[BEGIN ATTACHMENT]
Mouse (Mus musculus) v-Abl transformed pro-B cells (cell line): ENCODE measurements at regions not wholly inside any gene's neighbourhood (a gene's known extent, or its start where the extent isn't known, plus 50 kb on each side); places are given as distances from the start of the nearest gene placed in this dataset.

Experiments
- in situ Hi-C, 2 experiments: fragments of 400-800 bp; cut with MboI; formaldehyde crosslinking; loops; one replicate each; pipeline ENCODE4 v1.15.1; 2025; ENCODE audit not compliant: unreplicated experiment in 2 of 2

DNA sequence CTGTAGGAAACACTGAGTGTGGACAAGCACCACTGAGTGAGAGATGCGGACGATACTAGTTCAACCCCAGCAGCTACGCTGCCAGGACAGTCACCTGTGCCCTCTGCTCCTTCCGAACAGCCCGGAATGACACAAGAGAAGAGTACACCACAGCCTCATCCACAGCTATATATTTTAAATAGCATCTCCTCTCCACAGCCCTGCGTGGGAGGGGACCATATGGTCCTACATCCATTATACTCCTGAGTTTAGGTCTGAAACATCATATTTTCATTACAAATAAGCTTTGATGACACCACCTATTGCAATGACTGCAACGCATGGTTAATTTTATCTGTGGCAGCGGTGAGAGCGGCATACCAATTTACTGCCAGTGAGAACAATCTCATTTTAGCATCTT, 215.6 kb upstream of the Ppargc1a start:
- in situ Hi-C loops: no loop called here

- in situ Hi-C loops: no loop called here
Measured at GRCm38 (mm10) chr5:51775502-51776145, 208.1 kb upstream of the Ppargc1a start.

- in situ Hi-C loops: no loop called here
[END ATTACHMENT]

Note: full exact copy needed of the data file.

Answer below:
Mouse (Mus musculus) v-Abl transformed pro-B cells (cell line): ENCODE measurements at regions not wholly inside any gene's neighbourhood (a gene's known extent, or its start where the extent isn't known, plus 50 kb on each side); places are given as distances from the start of the nearest gene placed in this dataset.

Experiments
- in situ Hi-C, 2 experiments: fragments of 400-800 bp; cut with MboI; formaldehyde crosslinking; loops; one replicate each; pipeline ENCODE4 v1.15.1; 2025; ENCODE audit not compliant: unreplicated experiment in 2 of 2

DNA sequence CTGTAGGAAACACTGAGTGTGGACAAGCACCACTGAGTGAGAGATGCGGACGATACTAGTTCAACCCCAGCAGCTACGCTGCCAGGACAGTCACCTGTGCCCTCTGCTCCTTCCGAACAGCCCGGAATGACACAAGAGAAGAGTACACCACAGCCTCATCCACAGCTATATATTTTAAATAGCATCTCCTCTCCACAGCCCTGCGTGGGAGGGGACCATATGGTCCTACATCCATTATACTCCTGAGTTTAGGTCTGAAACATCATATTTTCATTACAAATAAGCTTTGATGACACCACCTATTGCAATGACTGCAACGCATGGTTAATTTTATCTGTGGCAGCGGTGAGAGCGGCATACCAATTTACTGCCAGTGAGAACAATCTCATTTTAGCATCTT, 215.6 kb upstream of the Ppargc1a start:
- in situ Hi-C loops: no loop called here

- in situ Hi-C loops: no loop called here
Measured at GRCm38 (mm10) chr5:51775502-51776145, 208.1 kb upstream of the Ppargc1a start.

- in situ Hi-C loops: no loop called here